Some years later, Jorge Luis began taking tours to the site and when a foreign journalist interviewed him about the place, he told the journalist about his experience there. The journalist published the story, proclaiming that Jorge Luis had rediscovered the ancient Aramu Muru doorway, and the name stuck.

Not only did the name stick, the place became somewhat famous.

But who was Aramu Muru, anyway? That depends on who you talk to. Some legends suggest that Aramu Muru was the first “priest/king” of the Incas, also known as Manco Kapac. It is said that he is the one who took the Solar Disc that had been hanging in the Sun Temple in Cusco and brought it to Lake Titicaca. The Solar Disc was believed to have originated in Lemuria and by bringing it to Peru, the Brotherhood of the Seven Rays (essentially, a group of Ascended Masters) was, in essence, establishing a presence there—a presence intended to foster brotherhood, service, and relationship with Spirit.

While visiting the Aramu Muru doorway would be a worthwhile endeavor at any time, it seemed particularly appropriate on February 13, 2010—one day before the Solar Disc activation ceremony was to take place. In fact, we were visiting the site while making our way to the dock where we would catch our boat to Amantani Island. There was symmetry to our going to the doorway at this time. It is thought that Lord Aramu Muru left the earthly realm by passing through a portal, disappearing into another realm—as Jorge Luis had seen in his vision—and we were about to continue his work by activating the Solar Disc.

The site is an impressive one. The doorway and two channels on either side of it are in the midst of a large stone wall. The stone is pinkish in color, reminiscent of our red rock in Colorado. The doorway itself is a bit wider and a bit shorter than what we might think of as a standard door and is indented.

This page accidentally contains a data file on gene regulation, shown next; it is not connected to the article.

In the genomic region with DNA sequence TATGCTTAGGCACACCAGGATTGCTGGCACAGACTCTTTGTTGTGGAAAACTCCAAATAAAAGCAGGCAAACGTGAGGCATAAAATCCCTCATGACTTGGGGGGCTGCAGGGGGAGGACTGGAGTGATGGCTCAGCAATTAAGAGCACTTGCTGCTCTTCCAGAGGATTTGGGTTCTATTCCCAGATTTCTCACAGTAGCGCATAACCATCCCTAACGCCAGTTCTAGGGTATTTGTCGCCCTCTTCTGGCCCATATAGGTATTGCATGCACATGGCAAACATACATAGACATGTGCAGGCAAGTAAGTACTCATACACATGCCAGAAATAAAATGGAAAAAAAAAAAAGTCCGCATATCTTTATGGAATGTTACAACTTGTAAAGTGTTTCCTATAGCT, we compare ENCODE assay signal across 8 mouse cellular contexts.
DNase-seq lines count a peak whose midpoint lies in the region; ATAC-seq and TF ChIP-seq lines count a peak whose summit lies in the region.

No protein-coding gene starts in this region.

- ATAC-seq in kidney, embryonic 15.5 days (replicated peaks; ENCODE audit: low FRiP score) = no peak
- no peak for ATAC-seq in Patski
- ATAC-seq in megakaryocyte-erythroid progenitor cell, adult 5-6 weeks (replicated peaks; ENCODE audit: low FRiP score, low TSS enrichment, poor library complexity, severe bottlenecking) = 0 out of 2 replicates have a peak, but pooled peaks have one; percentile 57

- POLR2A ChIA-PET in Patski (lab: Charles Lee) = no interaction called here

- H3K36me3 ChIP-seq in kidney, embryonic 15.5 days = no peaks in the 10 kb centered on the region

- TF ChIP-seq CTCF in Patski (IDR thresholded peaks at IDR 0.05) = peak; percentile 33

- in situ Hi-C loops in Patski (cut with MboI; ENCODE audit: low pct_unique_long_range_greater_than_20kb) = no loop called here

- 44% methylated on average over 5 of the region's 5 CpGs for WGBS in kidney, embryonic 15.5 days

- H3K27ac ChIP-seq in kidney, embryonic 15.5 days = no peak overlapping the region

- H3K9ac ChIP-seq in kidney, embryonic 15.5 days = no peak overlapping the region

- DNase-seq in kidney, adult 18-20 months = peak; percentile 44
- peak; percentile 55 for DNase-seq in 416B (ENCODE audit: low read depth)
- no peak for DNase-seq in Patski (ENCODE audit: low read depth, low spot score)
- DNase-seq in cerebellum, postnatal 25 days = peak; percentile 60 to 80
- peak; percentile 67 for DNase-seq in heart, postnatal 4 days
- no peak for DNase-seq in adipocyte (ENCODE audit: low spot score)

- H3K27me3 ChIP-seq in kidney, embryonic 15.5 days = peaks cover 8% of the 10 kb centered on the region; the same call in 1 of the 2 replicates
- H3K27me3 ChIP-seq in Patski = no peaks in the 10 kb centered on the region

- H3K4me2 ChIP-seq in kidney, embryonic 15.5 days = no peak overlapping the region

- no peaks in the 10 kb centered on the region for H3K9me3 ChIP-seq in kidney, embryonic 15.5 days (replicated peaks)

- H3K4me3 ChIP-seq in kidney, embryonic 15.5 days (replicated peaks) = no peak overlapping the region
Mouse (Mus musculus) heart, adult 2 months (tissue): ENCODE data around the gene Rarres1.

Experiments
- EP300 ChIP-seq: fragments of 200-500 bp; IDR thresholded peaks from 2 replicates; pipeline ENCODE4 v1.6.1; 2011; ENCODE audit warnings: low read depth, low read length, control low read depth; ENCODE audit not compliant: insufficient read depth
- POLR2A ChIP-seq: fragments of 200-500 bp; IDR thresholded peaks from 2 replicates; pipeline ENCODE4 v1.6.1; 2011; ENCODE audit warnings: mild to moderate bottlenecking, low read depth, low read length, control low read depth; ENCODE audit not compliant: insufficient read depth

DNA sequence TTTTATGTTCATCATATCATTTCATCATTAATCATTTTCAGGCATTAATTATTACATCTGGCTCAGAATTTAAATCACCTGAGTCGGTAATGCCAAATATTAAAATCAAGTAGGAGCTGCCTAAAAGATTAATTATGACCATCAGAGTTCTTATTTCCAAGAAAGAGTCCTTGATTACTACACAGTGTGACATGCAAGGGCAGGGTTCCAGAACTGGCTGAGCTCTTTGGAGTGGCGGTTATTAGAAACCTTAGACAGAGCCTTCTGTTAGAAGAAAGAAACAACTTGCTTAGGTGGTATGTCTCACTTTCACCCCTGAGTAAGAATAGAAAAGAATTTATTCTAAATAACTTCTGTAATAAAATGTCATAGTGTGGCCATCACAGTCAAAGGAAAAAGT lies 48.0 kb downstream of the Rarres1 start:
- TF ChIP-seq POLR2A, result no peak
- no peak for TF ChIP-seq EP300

Channels to the Left and Right, Doorway in the Middle

No, there are no hinges and no doorknob, nor is there no way to “open” the “door” using standard, physical methods. The door is wider at the top than the bottom with a small ledge on either side that can be used to rest one’s hands while kneeling in front of it. There is also a small, round indentation that some have suggested might be the place where Aramu Muru placed the Solar Disc to “open” the door. Jorge Luis has pointed out that this opening is more or less aligned with the third eye (depending a bit on one’s height) for those kneeling at the doorway.

Fellow Traveler Standing in a Channel

The channels on either side of the doorway are thought by some to balance the masculine and feminine energies. Jorge Luis noted, during his first experience with them, that they seemed to be energy vortexes, one spinning clockwise and the other counterclockwise. As our group approached the doorway, we spontaneously formed a line, each person stopping to position him or herself in the channel to the right of the doorway while waiting for a turn to experience the doorway, itself.